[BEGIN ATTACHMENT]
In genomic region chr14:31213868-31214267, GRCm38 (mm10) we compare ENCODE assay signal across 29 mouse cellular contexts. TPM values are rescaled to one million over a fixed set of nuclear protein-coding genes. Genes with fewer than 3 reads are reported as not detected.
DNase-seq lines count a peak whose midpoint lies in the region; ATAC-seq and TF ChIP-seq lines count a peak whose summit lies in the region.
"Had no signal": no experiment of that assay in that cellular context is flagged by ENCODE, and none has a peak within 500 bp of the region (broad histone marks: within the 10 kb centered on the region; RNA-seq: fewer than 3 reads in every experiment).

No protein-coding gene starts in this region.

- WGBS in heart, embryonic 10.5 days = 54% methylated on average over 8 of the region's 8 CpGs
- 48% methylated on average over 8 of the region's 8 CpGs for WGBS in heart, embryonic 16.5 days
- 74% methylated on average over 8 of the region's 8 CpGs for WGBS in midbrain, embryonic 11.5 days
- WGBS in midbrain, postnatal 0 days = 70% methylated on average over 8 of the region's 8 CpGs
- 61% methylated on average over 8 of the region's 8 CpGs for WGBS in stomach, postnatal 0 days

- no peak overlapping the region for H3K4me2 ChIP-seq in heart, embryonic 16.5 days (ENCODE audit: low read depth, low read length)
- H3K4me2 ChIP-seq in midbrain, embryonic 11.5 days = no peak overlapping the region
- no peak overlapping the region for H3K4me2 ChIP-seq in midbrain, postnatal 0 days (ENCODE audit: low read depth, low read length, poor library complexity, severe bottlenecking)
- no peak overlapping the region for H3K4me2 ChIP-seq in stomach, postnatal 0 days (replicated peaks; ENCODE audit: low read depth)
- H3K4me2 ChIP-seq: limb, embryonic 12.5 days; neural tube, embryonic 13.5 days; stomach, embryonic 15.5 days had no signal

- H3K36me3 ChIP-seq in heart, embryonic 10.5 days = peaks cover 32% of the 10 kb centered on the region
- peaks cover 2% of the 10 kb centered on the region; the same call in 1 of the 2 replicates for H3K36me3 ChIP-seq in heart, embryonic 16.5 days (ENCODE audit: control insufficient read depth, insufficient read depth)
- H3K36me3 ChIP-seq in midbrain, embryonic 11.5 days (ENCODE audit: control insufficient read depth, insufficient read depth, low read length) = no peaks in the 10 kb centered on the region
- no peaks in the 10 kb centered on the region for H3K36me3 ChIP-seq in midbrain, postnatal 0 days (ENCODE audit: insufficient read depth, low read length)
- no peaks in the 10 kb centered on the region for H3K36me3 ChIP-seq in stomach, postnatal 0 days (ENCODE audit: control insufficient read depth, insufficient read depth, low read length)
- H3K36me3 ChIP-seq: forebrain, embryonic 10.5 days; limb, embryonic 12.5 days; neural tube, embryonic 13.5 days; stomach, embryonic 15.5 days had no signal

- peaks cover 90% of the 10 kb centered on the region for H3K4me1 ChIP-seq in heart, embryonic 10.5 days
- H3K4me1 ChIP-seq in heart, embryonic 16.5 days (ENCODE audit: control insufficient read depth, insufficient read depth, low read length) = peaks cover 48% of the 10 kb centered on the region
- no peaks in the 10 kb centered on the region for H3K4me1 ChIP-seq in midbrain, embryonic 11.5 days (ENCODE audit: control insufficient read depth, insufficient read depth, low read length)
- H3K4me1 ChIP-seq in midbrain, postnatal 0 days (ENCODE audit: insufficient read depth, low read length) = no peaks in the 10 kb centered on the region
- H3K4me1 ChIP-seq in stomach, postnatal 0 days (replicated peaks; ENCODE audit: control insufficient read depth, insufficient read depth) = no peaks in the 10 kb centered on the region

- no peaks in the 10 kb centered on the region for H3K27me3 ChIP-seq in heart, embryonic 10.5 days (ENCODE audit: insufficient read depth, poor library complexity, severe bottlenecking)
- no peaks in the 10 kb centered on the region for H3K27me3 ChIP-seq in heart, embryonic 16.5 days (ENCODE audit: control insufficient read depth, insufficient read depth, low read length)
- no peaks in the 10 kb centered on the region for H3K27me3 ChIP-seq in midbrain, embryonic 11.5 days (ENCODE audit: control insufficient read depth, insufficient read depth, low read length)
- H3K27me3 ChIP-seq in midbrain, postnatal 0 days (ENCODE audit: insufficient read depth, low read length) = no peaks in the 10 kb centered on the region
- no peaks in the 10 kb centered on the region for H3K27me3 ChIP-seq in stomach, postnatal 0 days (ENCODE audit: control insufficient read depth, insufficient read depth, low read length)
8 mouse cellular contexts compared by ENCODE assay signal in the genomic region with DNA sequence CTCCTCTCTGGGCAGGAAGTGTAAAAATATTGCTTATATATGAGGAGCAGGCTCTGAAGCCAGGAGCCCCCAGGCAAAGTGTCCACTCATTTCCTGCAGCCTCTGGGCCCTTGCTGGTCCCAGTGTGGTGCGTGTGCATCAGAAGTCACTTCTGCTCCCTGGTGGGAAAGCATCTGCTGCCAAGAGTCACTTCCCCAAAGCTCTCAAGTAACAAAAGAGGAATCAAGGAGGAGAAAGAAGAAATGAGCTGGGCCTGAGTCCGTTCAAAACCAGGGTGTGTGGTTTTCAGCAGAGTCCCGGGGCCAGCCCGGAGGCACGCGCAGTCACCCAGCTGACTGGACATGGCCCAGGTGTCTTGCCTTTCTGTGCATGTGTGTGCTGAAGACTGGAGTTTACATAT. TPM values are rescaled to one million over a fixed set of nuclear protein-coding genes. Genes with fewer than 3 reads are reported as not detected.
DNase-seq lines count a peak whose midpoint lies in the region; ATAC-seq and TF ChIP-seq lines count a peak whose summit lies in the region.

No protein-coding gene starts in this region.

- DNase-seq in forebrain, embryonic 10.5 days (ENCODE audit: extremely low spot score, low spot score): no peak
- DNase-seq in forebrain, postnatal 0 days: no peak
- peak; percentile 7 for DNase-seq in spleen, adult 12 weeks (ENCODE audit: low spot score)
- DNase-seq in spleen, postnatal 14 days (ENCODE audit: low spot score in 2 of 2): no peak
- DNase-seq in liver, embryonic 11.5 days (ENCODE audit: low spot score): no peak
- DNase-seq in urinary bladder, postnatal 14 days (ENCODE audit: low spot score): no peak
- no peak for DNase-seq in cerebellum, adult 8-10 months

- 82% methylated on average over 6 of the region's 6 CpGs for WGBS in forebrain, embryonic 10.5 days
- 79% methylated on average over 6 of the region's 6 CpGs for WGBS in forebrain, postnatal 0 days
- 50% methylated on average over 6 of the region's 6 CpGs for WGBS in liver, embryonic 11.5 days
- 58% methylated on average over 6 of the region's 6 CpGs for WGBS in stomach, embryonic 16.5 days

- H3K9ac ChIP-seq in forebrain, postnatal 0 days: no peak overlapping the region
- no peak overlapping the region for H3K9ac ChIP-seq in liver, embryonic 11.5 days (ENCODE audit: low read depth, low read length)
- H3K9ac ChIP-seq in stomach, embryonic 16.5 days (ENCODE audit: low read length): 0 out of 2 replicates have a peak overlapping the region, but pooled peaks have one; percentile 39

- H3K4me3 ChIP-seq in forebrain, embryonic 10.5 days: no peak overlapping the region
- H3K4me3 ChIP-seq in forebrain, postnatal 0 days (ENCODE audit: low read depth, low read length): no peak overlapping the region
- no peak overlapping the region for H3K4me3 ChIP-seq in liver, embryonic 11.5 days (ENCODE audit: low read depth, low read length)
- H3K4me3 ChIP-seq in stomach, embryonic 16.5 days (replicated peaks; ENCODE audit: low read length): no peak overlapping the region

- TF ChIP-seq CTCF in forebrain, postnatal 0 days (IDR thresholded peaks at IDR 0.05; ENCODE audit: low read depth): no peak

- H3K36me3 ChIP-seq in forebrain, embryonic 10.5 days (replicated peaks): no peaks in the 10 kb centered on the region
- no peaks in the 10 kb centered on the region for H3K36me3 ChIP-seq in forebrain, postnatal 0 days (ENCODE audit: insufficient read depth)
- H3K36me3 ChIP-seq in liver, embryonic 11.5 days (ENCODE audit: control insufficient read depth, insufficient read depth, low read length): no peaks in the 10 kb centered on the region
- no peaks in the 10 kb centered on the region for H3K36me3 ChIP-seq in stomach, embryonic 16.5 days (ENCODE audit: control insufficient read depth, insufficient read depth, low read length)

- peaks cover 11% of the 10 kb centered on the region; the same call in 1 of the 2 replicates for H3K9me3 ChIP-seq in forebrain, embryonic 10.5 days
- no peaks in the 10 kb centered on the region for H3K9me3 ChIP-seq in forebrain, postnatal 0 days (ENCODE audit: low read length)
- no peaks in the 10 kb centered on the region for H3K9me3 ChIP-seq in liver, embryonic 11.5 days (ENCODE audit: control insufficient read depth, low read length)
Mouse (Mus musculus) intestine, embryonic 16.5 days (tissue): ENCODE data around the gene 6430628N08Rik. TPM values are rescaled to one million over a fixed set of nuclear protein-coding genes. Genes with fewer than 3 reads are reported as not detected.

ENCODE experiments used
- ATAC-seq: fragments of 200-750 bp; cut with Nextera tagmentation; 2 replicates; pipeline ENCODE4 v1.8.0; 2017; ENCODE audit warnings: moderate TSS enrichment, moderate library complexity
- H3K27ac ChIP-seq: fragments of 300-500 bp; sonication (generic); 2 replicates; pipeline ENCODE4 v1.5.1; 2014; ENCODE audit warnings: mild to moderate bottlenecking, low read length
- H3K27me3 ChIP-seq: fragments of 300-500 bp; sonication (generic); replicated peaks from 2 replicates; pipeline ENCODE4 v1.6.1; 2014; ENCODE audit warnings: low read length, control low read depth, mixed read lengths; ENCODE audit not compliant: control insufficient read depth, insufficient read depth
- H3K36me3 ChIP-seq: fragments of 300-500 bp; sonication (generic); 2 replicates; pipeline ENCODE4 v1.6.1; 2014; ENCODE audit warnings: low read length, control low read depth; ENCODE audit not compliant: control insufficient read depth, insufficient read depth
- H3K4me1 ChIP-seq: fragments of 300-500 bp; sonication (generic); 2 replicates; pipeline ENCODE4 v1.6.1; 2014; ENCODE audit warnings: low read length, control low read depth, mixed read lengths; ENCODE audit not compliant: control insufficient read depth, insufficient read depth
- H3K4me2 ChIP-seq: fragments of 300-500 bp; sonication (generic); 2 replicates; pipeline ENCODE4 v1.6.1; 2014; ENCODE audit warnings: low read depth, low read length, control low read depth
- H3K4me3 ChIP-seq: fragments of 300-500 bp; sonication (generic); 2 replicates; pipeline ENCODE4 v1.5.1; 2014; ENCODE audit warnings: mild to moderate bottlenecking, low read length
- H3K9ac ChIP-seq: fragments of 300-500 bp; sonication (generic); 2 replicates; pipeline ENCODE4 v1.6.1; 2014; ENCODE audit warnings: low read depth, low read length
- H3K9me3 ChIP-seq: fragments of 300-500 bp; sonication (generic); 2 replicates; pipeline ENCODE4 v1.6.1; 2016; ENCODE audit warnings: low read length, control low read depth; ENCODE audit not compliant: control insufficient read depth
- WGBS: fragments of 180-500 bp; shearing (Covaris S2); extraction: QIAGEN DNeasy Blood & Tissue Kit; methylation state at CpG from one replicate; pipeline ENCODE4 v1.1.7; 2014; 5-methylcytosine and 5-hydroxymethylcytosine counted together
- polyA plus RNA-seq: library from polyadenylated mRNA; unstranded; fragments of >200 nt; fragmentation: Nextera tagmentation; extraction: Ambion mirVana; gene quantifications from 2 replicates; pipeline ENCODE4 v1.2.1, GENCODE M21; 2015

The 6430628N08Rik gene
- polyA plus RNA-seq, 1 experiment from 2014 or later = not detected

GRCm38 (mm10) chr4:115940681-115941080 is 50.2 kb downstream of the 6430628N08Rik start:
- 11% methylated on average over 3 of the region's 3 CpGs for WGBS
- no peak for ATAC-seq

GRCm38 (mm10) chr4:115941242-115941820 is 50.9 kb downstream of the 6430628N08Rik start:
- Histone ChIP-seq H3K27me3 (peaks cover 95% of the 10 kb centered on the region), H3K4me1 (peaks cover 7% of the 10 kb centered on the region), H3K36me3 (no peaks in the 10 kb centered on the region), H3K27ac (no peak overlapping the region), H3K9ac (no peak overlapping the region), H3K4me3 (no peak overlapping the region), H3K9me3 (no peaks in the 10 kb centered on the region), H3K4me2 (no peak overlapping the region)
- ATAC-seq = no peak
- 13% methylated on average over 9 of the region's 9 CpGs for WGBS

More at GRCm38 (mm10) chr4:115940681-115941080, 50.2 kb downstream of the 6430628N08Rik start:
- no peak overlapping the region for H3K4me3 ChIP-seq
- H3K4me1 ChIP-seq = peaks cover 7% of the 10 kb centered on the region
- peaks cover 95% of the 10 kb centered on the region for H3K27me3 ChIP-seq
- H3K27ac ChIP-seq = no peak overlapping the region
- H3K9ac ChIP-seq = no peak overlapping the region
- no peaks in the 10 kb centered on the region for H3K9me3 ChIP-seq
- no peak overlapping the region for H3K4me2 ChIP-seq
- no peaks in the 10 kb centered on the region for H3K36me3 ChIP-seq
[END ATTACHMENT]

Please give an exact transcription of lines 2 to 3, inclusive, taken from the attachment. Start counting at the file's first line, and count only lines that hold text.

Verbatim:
DNase-seq lines count a peak whose midpoint lies in the region; ATAC-seq and TF ChIP-seq lines count a peak whose summit lies in the region.
"Had no signal": no experiment of that assay in that cellular context is flagged by ENCODE, and none has a peak within 500 bp of the region (broad histone marks: within the 10 kb centered on the region; RNA-seq: fewer than 3 reads in every experiment).